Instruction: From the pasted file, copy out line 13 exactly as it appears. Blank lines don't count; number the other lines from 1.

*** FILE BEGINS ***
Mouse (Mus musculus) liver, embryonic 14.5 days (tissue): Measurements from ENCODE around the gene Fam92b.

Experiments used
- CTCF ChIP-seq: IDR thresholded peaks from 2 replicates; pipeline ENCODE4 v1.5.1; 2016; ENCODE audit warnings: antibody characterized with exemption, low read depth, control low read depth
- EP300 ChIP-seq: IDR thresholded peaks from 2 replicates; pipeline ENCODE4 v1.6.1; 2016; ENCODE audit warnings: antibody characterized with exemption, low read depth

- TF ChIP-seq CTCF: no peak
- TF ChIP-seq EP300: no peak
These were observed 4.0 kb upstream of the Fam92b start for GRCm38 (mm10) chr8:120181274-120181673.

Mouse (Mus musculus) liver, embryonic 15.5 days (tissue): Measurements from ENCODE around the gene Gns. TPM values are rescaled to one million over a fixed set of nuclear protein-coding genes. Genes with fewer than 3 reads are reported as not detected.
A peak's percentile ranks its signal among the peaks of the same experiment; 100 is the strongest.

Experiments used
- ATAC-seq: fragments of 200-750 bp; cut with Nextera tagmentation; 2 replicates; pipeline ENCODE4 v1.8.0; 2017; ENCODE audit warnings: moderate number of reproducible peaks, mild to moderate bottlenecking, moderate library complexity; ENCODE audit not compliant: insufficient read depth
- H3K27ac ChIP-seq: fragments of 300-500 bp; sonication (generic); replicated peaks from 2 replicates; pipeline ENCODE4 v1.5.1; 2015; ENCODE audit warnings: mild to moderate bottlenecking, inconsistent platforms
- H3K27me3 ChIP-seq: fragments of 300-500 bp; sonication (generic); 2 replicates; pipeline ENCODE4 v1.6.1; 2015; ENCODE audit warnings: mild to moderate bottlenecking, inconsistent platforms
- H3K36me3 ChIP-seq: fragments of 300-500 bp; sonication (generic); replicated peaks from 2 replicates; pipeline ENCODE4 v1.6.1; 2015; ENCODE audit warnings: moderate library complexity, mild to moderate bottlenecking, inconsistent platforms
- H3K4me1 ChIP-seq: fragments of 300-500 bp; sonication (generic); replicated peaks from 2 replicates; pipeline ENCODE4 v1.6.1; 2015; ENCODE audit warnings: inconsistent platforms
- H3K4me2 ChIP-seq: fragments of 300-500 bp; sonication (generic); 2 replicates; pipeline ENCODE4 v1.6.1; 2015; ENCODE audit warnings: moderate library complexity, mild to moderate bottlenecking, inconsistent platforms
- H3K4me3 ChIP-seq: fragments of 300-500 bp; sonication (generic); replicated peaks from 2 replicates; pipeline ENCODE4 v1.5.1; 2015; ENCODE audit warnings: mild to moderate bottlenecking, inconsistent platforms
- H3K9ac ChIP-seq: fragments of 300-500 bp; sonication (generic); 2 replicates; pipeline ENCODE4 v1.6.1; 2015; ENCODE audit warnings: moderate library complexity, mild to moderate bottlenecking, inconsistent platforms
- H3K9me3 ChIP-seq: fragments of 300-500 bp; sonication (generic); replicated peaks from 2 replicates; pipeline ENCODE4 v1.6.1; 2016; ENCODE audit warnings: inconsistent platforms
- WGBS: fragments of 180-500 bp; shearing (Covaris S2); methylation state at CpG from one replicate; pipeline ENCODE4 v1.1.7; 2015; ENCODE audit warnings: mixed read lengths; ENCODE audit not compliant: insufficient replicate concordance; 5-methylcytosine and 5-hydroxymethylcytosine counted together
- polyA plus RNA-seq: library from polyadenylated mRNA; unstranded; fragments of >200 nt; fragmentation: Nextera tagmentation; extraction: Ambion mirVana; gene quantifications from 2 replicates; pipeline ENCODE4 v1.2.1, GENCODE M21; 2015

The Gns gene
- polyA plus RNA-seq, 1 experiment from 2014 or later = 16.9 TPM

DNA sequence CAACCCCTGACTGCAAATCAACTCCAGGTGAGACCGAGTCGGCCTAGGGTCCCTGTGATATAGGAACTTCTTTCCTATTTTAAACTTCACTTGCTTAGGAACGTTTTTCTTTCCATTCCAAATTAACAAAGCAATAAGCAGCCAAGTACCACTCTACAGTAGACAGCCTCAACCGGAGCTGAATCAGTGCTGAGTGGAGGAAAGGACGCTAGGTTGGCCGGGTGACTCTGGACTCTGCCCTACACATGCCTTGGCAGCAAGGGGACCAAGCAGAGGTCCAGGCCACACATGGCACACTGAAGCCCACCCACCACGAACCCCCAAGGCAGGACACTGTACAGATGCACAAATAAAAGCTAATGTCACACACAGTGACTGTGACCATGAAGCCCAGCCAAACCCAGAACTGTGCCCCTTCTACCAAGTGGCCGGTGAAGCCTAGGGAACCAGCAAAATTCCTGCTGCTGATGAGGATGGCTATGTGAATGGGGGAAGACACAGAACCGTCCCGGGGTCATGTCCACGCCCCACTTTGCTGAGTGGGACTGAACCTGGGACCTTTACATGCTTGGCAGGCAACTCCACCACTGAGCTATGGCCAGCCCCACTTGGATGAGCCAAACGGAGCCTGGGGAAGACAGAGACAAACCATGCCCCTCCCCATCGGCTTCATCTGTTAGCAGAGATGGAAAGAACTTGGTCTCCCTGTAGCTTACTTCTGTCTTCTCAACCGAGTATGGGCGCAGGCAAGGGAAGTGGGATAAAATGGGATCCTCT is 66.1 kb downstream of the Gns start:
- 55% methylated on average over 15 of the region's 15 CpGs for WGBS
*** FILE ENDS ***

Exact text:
- H3K27me3 ChIP-seq: fragments of 300-500 bp; sonication (generic); 2 replicates; pipeline ENCODE4 v1.6.1; 2015; ENCODE audit warnings: mild to moderate bottlenecking, inconsistent platforms